Yesterday, as everyone knows, was the second anniversary of the Amman bombings. I decided to join the caravan of cars that that traveled from the Martyrs of Amman Park, to all three hotels that were targeted, and then back. Earlier in the day, Prince Ali planted an olive tree at the park to honor the day.
But then I noticed something strange about this park. In the midst of parliamentary elections, where banners and posters hang from just about everywhere and every place you can think of in Amman, this park was void from the usual colorful vibrancy. I thought to myself this might be because most candidates wouldn’t want to campaign near a place that has become a sacred ground, commemorating a national tragedy and honoring the fallen.
I was wrong. Naturally.
Right behind the black plaque where the names of the fallen were listed, and the makeshift white tent that was put up for Prince Ali and the press, was a single banner. This single banner stood out like a sore thumb in a campaign-free environment, which is why I, and others, noticed it so much.
The first line of the banner reads: “Jordan is an oasis of security and stability.” To the best of my translation, the second line reads: “[in spite of] those who are treacherous and seek destruction.”
Just down the street, on the other end of the park, was another banner, this one reading: “We are all your soldiers, oh Jordan.”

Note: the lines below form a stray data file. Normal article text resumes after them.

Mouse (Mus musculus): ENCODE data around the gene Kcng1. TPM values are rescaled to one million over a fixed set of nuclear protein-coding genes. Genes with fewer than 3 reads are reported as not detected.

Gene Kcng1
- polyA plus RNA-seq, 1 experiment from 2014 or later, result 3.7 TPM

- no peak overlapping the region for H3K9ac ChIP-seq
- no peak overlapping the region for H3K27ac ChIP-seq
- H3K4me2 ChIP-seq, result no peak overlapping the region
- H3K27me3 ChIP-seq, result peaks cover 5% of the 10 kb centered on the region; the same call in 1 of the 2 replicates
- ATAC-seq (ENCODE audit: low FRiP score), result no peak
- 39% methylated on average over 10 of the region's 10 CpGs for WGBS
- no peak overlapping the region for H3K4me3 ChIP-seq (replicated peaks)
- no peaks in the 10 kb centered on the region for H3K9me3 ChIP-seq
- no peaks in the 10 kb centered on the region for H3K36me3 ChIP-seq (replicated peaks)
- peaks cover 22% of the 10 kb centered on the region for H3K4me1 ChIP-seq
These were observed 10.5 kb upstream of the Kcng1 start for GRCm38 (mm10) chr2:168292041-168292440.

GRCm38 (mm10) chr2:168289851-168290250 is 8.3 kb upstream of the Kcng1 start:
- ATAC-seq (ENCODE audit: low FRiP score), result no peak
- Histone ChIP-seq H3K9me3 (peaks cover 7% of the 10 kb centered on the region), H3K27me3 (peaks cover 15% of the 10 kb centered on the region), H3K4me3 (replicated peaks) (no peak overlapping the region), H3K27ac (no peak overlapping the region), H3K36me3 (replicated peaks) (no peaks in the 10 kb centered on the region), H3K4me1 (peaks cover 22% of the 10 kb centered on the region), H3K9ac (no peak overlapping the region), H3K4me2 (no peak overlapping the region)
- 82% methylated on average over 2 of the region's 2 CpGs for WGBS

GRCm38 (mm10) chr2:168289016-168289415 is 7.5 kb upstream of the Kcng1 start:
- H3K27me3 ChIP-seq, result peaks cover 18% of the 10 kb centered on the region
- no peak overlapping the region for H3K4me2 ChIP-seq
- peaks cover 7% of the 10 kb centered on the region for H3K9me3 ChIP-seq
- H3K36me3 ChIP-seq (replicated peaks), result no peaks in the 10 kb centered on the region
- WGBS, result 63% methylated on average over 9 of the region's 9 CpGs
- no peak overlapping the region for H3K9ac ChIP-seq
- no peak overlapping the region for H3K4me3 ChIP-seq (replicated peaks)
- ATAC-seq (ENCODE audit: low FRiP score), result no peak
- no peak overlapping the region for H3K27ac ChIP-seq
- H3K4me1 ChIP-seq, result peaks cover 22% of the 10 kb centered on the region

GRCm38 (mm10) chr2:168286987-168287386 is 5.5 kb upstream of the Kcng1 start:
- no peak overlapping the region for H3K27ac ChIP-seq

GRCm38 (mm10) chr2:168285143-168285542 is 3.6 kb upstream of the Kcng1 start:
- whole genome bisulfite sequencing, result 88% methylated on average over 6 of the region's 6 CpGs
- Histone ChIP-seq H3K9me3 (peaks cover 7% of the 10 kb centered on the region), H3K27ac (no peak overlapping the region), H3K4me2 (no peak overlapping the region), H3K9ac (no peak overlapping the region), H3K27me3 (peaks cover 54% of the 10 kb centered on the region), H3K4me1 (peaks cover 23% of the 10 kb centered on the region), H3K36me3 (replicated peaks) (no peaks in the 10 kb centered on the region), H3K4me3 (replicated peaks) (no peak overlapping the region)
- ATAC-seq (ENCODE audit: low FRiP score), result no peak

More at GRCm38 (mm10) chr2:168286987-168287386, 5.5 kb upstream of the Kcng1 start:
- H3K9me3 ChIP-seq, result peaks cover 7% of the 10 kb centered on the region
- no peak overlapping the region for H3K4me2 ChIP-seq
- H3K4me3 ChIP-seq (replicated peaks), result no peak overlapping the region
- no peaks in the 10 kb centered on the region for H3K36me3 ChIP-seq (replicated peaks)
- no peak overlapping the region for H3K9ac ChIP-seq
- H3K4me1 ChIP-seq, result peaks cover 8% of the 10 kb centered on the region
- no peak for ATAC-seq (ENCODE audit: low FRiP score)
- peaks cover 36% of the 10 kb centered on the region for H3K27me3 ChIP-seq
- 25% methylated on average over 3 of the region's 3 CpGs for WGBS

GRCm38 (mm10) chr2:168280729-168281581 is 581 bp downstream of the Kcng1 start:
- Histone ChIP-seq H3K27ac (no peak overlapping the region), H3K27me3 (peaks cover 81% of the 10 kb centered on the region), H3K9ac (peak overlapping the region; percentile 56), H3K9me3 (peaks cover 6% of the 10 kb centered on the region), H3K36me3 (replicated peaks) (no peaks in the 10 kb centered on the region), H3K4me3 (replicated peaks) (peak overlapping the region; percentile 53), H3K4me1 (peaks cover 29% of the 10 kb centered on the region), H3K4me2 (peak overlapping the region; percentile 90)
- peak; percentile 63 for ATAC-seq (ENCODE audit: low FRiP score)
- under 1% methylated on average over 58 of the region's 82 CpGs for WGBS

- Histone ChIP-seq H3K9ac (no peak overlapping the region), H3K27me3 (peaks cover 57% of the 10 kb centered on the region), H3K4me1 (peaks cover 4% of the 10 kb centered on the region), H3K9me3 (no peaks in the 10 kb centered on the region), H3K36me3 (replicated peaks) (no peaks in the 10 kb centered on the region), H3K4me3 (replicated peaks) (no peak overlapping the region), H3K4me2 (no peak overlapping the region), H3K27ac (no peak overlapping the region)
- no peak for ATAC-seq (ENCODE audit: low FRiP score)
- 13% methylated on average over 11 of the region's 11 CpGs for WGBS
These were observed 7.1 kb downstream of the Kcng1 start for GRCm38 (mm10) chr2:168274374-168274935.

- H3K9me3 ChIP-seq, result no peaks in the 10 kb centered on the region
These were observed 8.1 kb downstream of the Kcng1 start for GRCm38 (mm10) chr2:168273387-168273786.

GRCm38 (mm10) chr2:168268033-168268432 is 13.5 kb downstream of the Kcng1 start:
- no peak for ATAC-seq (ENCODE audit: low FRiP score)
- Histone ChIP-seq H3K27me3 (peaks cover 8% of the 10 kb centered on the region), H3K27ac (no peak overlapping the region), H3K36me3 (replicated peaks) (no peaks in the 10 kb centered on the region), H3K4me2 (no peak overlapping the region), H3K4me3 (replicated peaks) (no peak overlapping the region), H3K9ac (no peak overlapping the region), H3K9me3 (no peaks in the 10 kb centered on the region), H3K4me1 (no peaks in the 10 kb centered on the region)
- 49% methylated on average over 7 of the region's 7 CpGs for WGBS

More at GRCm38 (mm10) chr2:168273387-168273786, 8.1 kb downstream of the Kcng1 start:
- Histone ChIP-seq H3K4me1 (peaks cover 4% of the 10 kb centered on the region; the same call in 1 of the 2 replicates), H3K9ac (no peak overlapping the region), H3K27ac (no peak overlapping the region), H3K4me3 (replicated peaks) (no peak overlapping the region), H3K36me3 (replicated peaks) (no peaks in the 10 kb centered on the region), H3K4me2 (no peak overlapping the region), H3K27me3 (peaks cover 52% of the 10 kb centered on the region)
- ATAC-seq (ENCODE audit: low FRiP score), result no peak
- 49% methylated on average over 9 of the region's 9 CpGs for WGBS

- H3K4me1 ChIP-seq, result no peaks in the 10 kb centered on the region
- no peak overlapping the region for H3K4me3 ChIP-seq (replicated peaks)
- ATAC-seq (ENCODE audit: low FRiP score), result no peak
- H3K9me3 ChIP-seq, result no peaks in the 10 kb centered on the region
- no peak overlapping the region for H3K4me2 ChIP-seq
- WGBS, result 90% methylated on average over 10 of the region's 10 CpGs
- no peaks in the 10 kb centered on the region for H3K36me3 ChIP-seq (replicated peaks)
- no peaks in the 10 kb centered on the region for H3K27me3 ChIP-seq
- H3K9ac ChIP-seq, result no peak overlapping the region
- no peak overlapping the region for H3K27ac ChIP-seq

These posters are for none other than candidate for the third district, Abdul Rahman Al Boucai. This guy used to be the deputy mayor once upon a time, and his face is currently plastered all over town. Some of those banners, like the one shown below, have the following (ironic) slogan: “National unity is a practice [lies in action], not slogans [not in slogans].”
Now I’ve seen some pretty silly posters throughout all this campaigning (and that is a post for another day), however this one was just plain low. I know that not every one might feel the same, or perceive this on the same wavelength, and I respect that. However, I personally, as a Jordanian citizen, found these specific banners, their slogans, their message, and their placement, to be downright offensive and inappropriate. Al Boucai’s campaign has essentially sullied the memory of this day by using a national tragedy for political gain. Had they been his normal posters I may not have given this as much thought, but these banners were specifically targeting this site, this day, and the audience in attendance.
I asked the security guard who guards the house literally meters away whether these banners had been put up at the start of the campaign and he told me that Boucai’s people hung them the day before; on November 8th.
To any one who feels I may be overreacting, I need not put this into context of the elections. An election not a single candidate has a political platform of any kind and their entire (non)issue-based agenda can be whittled down to various slogans (because most of them couldn’t just pick one), that are only a few sentences long, but long enough to suit the attention span of the common Jordanian motorist as he drives by. In other words, with elections in Jordan centering entirely on what is said in a slogan or a 10-word answer (as well as the family name), then the common citizen must base their electoral decision on these slogans, bringing their message to prominence where they should otherwise pass unnoticed.
To make a slogan out of a nation tragedy, to me, that’s just playing dirty.
Boucai should take them down himself and apologize to the public and the families of all the victims listed on that plaque a few meters away.